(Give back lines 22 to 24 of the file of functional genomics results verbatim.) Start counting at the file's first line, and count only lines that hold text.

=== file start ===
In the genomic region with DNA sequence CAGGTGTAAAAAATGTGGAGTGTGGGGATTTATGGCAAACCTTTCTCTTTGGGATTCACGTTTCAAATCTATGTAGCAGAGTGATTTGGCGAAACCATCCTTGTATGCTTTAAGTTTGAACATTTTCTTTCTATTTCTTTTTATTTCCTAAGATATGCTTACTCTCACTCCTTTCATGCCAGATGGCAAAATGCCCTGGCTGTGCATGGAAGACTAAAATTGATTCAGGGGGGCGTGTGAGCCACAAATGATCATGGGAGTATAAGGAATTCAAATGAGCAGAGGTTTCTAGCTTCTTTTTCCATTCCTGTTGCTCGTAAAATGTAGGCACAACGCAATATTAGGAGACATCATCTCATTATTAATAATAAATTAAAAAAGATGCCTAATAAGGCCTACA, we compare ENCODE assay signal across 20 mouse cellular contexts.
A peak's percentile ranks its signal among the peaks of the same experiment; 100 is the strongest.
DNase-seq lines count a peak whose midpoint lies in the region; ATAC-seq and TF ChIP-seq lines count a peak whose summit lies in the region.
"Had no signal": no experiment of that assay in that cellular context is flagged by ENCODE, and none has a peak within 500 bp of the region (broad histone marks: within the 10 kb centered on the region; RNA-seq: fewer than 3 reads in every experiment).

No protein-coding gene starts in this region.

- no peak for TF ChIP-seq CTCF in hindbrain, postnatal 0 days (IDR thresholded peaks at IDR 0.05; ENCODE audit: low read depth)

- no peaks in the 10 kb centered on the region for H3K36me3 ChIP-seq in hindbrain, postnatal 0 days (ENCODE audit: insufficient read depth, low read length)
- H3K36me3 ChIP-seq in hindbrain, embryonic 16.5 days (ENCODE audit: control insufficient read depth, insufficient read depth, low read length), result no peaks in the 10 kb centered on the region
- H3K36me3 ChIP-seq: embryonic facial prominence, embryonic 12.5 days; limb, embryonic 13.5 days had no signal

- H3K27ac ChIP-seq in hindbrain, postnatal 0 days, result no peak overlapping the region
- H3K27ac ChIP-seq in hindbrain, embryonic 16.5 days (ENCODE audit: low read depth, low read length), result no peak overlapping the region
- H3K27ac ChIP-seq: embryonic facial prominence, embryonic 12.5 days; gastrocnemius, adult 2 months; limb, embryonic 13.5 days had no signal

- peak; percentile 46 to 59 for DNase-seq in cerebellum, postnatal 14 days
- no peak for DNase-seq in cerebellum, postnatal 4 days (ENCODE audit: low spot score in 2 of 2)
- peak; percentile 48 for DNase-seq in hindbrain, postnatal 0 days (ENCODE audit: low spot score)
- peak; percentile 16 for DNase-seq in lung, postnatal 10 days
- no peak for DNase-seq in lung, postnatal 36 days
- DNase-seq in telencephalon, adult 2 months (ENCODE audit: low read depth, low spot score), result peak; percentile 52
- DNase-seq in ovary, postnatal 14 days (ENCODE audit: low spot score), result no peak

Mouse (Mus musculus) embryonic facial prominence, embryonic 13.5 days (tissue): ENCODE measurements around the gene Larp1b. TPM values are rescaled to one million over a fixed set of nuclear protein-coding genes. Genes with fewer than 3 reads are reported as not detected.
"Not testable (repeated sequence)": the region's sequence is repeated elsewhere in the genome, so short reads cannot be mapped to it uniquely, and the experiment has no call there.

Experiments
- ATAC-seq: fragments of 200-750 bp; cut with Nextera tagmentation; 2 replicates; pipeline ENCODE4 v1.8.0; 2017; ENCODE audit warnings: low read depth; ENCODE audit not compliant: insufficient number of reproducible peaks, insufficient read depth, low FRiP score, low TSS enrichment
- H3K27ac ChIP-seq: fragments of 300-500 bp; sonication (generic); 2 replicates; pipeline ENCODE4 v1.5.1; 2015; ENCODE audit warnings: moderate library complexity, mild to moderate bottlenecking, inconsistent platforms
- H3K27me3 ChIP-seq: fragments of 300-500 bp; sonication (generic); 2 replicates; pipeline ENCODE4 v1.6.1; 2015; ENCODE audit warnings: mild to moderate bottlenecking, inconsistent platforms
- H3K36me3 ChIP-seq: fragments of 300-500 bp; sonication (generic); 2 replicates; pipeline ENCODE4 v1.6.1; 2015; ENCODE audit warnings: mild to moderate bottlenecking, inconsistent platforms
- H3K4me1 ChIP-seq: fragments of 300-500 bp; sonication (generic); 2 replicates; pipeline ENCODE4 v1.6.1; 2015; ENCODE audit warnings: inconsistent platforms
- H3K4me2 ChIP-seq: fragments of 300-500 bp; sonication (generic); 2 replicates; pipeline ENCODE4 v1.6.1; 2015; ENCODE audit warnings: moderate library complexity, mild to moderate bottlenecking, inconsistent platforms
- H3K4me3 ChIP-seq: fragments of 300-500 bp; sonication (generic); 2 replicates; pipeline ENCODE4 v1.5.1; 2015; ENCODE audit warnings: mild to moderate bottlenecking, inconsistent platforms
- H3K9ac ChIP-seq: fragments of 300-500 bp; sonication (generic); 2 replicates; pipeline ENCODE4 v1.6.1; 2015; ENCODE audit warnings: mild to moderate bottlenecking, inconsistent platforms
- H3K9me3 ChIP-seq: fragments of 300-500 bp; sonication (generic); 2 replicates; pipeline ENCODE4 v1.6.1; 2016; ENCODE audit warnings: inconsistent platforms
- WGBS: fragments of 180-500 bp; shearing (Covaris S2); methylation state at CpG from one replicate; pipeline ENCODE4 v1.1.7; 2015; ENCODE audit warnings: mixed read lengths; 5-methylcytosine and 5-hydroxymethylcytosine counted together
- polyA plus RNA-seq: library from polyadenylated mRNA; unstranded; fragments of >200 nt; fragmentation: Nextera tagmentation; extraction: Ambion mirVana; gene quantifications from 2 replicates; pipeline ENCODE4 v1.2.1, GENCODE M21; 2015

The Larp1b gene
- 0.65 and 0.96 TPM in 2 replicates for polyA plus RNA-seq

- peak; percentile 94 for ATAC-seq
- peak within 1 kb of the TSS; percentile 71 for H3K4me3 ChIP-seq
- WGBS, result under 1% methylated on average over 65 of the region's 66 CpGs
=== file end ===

Experiments
- ATAC-seq: fragments of 200-750 bp; cut with Nextera tagmentation; 2 replicates; pipeline ENCODE4 v1.8.0; 2017; ENCODE audit warnings: low read depth; ENCODE audit not compliant: insufficient number of reproducible peaks, insufficient read depth, low FRiP score, low TSS enrichment
- H3K27ac ChIP-seq: fragments of 300-500 bp; sonication (generic); 2 replicates; pipeline ENCODE4 v1.5.1; 2015; ENCODE audit warnings: moderate library complexity, mild to moderate bottlenecking, inconsistent platforms